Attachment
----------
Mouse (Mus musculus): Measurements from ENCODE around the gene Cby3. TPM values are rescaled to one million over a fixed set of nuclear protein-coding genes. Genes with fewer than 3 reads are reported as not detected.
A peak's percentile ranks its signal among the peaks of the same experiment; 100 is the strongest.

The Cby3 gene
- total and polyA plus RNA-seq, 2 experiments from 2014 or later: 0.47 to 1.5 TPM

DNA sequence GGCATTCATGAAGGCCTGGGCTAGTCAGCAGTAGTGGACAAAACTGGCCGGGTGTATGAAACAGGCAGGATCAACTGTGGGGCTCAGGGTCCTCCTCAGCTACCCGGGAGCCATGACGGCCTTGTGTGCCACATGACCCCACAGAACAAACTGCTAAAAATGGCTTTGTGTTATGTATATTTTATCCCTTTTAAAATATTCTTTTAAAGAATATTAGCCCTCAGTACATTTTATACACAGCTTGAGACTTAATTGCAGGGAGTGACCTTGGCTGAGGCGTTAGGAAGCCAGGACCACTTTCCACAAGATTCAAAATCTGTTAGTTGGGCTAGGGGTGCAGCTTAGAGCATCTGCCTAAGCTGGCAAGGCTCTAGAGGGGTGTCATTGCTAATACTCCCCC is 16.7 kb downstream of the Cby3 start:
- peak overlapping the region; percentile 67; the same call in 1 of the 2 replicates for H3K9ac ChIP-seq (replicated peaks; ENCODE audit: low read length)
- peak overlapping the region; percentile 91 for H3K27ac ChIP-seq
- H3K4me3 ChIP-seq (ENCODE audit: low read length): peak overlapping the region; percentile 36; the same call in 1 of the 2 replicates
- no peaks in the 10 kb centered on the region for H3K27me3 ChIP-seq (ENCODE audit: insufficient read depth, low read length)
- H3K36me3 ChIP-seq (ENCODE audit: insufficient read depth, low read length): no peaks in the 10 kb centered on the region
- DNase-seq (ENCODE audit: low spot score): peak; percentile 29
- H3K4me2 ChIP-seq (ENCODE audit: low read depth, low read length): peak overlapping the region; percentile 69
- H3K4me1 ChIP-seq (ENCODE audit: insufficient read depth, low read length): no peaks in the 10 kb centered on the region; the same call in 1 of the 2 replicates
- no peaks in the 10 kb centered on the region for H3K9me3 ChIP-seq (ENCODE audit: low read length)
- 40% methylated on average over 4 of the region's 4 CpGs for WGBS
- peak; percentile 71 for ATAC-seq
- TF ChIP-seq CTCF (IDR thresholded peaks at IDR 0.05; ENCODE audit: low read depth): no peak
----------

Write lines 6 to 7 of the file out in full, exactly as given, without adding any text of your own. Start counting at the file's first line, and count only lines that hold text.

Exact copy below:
- peak overlapping the region; percentile 67; the same call in 1 of the 2 replicates for H3K9ac ChIP-seq (replicated peaks; ENCODE audit: low read length)
- peak overlapping the region; percentile 91 for H3K27ac ChIP-seq